All-hands is a great opportunity to hear information from the very top. Just a few weeks ago, for example, our CEO, Hubert, shared insights from the latest board meeting. We even plan to have an all-hands session with productboard’s board members and investors to hear their vision and advice.
4. Keeping everyone updated on where our product is headed and why
Product touches every part of the organization and ultimately determines success, so everybody in the organization should be aware of where the product is headed and why. Yet, it’s surprising how so few tech companies proactively share product-related progress and updates.
Luckily, this is not the case at productboard. Once a week, we have an hour-long product call where our product teams present new features and updates. This is also a chance to ask any product-related questions you might have.
These meetings are open to anyone who wants to join, providing amazing visibility into the development of the product.
5. Encouraging honest discussion about employee happiness in the workplace
At productboard, we work hard to build and maintain a culture where everyone feels happy and engaged.
We use Culture Amp to collect employee feedback and measure satisfaction levels. This helps us to understand how people feel about different areas of our culture, including strategy, peer relationships, reward, recognition, workload, environment, and more.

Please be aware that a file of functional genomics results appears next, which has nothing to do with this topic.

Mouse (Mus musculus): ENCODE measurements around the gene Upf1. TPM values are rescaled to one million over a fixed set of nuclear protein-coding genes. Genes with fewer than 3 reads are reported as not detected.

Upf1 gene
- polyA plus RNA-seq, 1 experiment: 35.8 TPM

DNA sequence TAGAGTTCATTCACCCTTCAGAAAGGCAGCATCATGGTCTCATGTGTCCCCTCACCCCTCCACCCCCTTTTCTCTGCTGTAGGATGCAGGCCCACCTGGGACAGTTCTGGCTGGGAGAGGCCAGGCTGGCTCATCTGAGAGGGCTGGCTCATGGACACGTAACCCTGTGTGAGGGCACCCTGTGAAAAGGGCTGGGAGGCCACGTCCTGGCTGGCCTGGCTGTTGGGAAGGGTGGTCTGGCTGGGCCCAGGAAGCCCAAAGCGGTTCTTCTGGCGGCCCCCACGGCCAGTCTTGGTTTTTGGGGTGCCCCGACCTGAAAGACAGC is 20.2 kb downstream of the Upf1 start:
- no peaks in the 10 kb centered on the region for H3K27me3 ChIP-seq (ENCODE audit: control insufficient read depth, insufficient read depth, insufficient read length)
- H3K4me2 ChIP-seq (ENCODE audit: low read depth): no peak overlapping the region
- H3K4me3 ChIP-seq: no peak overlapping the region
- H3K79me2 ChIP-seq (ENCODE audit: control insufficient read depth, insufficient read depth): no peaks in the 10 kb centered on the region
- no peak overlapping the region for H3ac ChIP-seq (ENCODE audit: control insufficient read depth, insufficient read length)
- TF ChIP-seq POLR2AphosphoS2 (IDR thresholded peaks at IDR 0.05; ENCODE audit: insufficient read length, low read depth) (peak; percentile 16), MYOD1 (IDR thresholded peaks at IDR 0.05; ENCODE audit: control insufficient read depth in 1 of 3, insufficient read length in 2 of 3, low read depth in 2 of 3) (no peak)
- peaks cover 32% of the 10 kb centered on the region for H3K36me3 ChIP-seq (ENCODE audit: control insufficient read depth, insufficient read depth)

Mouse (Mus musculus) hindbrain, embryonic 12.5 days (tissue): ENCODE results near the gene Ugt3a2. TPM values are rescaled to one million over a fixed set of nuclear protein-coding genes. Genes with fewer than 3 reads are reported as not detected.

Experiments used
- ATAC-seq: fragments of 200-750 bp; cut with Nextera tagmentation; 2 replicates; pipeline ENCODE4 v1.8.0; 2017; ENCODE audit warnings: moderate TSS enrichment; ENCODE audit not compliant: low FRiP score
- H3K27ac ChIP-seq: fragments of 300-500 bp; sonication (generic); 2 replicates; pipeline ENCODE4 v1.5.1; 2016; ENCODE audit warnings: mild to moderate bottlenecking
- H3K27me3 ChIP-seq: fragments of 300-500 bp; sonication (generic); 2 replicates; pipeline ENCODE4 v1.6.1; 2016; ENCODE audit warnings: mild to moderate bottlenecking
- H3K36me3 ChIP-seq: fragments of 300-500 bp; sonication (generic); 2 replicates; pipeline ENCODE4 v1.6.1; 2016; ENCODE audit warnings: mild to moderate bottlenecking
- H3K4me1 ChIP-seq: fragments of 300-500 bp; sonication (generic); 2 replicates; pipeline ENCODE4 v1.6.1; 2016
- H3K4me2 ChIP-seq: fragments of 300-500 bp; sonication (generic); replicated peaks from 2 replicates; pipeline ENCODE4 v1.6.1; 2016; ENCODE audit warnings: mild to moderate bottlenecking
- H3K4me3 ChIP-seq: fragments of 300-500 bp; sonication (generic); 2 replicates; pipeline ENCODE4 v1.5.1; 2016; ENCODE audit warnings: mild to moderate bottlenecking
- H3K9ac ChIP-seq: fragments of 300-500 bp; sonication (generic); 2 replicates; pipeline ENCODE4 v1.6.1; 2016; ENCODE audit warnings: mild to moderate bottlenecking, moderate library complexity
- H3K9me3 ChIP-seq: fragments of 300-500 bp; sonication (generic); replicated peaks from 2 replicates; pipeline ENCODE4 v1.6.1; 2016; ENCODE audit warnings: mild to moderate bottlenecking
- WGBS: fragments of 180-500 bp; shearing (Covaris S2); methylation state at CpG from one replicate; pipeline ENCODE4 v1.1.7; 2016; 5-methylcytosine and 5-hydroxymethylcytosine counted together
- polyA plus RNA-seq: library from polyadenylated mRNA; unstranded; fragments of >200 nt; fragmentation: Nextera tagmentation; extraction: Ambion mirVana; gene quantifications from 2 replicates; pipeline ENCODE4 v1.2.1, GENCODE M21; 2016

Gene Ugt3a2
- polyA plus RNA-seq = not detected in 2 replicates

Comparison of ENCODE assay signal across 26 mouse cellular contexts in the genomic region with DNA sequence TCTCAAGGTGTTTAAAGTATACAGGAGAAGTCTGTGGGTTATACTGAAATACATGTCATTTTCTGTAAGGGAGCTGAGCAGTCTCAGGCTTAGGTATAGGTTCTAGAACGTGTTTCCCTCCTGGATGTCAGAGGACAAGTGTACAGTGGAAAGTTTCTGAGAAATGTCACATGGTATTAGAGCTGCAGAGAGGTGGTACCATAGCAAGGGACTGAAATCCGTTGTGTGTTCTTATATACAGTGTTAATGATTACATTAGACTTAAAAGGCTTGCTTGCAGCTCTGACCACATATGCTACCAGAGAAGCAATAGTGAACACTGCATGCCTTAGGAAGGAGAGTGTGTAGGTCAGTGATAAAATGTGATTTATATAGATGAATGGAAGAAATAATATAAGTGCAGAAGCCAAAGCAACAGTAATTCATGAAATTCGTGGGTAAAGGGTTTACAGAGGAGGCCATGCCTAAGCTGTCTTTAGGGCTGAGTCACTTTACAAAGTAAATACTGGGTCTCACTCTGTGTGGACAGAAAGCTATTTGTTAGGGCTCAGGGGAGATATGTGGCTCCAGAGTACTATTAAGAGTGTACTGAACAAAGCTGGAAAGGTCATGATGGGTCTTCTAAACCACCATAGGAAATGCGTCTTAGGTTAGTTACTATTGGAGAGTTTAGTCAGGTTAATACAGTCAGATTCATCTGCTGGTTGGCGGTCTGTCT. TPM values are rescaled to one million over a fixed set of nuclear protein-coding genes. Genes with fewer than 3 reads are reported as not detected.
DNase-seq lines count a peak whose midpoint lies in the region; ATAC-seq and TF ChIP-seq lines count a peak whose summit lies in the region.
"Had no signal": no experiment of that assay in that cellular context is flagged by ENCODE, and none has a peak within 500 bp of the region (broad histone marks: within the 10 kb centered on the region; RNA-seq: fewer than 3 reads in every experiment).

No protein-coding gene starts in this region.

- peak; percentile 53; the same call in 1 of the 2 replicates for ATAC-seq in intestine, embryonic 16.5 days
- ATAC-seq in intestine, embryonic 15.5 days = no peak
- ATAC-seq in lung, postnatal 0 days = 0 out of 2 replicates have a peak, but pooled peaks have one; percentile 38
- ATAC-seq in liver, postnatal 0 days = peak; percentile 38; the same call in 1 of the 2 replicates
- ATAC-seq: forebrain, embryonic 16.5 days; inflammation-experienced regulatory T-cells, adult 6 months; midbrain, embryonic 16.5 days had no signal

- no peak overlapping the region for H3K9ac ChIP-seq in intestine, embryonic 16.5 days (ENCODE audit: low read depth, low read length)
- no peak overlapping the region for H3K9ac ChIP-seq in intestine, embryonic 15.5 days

We share the results of these surveys with everyone during all-hands meetings or at our annual international offsite retreats. All feedback is anonymized, but presenting the aggregated data really helps everyone across the company understand which aspects of our culture are working and which need more thought.
Of course, this makes the company accountable to act on the results – otherwise, what’s the point?
Transparency: the benefits are clear
These platforms and processes are how we put transparency into action. But really, transparency is a cultural issue. It’s a mindset. And ultimately, it all boils down to trust and respect.
Transparency has clear benefits, too. It’s not just about the practical advantages of having access to information, it’s the sense of inclusion and togetherness that comes with it. By being involved in conversations that go beyond the scope of our own work, we get to see the bigger picture and how we contribute to it.
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Want to work for a growing, global company that takes its values seriously? We’re currently hiring across the board. Check out our careers page for more details.